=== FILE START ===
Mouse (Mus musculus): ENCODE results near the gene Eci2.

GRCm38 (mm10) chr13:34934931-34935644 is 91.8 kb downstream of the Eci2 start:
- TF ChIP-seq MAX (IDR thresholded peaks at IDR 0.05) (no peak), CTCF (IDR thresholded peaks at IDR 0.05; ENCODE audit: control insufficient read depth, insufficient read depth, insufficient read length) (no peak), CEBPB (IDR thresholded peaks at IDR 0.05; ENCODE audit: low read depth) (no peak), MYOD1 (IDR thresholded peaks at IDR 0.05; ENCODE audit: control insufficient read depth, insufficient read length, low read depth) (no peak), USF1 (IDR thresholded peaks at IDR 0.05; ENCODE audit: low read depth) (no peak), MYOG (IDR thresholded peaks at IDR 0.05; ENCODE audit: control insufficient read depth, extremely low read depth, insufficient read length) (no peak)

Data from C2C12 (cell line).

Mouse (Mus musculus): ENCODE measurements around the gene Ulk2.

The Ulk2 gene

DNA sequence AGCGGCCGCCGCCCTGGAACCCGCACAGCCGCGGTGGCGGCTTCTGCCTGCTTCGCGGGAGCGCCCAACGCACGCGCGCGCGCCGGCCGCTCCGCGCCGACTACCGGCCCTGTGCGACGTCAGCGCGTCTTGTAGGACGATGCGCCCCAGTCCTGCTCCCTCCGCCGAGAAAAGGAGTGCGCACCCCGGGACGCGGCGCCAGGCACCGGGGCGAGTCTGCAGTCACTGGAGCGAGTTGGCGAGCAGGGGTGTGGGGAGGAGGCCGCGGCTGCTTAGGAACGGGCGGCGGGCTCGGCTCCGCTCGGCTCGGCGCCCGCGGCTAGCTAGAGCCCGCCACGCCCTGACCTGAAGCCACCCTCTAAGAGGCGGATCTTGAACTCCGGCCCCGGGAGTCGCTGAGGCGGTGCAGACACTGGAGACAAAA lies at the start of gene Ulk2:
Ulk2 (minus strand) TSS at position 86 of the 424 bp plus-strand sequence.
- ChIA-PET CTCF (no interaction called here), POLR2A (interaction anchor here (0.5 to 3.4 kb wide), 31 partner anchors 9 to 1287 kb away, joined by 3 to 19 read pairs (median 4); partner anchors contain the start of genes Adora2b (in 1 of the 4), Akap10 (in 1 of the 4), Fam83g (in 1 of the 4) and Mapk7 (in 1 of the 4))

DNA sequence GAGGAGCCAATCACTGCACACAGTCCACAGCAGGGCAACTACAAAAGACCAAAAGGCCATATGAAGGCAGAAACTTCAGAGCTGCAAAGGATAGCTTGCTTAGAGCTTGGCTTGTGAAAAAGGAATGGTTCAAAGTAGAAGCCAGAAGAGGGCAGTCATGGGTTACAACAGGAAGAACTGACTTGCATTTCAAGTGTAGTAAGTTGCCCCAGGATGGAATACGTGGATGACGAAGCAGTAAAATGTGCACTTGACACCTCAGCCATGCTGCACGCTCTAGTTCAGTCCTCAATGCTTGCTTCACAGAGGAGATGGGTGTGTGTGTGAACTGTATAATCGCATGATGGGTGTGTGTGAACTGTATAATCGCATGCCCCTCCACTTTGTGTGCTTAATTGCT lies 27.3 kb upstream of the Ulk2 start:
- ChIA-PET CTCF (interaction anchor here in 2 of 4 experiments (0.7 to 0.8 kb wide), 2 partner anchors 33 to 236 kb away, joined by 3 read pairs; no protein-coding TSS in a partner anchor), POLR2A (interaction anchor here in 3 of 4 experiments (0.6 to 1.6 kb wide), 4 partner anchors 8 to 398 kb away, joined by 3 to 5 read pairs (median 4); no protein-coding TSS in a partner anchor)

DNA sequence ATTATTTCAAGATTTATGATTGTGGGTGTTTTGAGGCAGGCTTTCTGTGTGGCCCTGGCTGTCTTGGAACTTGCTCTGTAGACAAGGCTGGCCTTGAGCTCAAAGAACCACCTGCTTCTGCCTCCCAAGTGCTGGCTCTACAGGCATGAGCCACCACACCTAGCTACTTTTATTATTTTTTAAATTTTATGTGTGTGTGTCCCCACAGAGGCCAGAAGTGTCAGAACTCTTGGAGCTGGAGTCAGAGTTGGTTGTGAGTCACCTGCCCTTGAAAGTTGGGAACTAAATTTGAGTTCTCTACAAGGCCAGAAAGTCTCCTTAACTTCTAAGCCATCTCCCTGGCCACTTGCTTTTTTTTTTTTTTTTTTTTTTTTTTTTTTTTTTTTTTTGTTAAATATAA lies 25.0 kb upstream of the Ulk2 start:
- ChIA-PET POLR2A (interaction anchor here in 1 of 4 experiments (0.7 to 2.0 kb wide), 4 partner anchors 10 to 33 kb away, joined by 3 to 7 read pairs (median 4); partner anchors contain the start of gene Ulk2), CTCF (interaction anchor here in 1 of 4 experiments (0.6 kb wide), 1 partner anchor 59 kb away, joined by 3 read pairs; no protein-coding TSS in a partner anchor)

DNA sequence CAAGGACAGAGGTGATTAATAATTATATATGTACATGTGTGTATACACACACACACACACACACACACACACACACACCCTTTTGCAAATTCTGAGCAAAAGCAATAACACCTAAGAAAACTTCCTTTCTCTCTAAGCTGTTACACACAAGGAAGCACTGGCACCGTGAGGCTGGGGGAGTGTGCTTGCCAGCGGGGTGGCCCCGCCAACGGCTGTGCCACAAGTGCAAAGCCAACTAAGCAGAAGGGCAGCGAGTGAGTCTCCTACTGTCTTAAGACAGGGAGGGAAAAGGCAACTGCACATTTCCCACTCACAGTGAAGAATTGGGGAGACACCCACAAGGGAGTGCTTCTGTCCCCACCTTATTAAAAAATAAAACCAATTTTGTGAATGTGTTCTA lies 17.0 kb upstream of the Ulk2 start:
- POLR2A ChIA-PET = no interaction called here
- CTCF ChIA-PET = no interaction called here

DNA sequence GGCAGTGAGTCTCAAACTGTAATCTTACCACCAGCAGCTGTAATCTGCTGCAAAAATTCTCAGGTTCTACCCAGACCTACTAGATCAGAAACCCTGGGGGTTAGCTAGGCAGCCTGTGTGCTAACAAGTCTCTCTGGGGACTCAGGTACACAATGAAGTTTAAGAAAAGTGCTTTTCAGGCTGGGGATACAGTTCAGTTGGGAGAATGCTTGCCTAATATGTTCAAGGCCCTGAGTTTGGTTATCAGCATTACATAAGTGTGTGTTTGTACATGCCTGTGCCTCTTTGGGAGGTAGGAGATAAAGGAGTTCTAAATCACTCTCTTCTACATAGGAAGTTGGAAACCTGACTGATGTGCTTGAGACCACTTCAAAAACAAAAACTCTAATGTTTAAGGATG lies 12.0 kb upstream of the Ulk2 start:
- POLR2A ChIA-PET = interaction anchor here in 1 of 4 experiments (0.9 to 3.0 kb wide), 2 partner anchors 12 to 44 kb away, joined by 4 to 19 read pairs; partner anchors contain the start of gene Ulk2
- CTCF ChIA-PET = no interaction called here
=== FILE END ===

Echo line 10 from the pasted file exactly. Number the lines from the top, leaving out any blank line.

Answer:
DNA sequence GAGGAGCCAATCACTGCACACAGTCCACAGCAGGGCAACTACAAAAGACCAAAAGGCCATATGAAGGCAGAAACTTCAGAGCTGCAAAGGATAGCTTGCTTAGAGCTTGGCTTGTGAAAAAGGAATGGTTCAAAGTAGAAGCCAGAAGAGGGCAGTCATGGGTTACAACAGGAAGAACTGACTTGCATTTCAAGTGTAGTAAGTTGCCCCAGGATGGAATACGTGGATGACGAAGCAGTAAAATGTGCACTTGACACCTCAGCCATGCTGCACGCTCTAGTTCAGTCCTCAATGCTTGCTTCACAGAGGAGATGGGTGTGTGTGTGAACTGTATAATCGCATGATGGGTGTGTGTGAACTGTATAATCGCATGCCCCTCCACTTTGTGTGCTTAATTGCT lies 27.3 kb upstream of the Ulk2 start: